He would not, however, have been the man to bind the ms together with the other four. He may have owned them all – at least the first three of the five seem to be monastic in origin – but unfortunately the monasteries that we can identify as dissolved by Price are all concentrated around the Welsh border (Herefordshire, Gloucestershire, Shropshire, Worcestershire). The brief chronicle from around Gloucestershire might have fallen into his hands, but he would be venturing rather afield to reach Lichfield in Staffordshire, and Fineshade (Northamptonshire) would seem to be far outside his purview. So it’s more probable that either he acquired them later, or that when his library was broken up at his death a friend with similar interests acquired those mss Price had, and this other collector combined them with one or more of his own collection to form the codex we have now. This other collector may have been Cotton – does anyone know how likely Cotton would have been to bind this sort of collection together? – but it may also have been someone else from whom Cotton later acquired this volume as it now stands.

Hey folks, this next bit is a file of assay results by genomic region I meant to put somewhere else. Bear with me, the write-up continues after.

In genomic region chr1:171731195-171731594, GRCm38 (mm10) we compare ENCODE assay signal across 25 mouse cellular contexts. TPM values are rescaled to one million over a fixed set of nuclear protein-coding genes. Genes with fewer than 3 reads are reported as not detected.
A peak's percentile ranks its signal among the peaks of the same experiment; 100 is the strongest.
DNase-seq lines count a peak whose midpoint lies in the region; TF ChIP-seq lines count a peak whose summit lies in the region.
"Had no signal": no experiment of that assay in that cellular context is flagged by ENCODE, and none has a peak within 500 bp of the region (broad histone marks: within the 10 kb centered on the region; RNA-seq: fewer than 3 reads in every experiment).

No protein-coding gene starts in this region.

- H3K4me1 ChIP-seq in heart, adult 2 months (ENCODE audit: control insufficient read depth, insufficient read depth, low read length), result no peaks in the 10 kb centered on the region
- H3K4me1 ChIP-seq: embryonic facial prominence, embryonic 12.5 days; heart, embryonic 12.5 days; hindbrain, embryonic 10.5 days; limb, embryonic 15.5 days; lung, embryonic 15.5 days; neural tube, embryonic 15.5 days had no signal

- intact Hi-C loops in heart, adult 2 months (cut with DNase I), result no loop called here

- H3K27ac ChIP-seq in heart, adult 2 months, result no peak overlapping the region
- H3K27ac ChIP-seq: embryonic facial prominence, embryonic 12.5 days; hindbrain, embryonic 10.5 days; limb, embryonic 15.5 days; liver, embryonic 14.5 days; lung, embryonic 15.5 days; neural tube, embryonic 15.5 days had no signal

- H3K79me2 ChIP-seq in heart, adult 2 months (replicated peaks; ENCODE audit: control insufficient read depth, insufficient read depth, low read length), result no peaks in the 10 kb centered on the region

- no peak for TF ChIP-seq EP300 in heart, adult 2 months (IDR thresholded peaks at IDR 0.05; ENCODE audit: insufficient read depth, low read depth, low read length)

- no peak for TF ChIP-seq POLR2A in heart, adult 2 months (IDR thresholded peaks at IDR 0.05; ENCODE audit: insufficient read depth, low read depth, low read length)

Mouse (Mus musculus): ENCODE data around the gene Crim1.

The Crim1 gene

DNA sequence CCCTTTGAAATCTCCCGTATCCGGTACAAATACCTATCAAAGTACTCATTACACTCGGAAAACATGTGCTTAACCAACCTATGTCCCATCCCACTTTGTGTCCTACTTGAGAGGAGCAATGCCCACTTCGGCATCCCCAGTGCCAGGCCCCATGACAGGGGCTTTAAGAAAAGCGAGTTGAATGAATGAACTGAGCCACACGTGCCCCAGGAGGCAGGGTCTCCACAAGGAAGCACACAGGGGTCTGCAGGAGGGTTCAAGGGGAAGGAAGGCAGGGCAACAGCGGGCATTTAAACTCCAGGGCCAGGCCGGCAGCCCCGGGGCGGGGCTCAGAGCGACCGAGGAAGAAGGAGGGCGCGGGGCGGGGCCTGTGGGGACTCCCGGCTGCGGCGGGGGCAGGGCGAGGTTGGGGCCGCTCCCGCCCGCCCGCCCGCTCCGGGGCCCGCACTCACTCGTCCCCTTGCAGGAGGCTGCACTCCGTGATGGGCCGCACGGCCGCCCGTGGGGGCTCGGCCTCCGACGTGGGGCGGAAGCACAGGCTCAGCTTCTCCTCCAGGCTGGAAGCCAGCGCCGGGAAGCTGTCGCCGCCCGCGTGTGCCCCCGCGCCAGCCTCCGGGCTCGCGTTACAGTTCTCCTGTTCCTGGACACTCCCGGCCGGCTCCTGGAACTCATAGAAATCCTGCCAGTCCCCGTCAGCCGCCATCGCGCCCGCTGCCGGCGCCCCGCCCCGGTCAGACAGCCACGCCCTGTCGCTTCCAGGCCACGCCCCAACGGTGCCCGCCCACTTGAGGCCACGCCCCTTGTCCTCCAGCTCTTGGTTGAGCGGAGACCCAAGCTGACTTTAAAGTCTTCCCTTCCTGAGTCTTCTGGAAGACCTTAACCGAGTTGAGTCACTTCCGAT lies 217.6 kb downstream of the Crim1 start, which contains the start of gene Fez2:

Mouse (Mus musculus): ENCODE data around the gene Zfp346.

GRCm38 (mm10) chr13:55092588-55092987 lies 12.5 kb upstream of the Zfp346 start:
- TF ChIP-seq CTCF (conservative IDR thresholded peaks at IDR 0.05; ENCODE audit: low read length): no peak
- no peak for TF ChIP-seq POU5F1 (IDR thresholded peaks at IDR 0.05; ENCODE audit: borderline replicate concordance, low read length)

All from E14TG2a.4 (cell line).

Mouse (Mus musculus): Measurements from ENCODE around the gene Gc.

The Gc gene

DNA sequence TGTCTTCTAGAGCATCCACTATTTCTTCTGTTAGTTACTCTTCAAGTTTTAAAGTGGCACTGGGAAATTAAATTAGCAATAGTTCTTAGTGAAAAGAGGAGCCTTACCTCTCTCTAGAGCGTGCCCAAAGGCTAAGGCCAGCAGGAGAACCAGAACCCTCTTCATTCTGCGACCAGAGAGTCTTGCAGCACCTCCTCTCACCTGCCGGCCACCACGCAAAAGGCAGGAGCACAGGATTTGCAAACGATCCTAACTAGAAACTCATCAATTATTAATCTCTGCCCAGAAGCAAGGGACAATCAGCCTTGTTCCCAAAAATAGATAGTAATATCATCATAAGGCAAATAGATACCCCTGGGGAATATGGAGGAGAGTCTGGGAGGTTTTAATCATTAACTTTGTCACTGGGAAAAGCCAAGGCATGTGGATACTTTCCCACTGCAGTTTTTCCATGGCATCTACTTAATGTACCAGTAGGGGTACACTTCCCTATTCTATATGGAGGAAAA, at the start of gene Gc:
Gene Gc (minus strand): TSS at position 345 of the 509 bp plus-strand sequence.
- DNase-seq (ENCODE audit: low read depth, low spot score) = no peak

So that’s a simple overview of what we know about the later history of the mss in Cotton Cleopatra D IX – more questions than answers. The whole codex in itself presents (or in some cases, tries to obscure) an interesting story, or set of questions, about the production and dissemination and collection of manuscripts from the fourteenth century onwards. It is, after all, essentially a collection of collections, or possibly a collection of collections of collections. I still have no firm answers to almost anything about this book, and all the visible trails are broken at least once or consist of nothing more than a single point. But we have enough that we can see the broad strokes of the picture, and a few random finer ones that don’t really make up anything comprehensible, but which allow us to consider the more human aspects behind inspiration, purpose, production, retention, collection, in ways that may not answer any questions definitely, but at least give us plenty of other interesting and more germane questions to consider.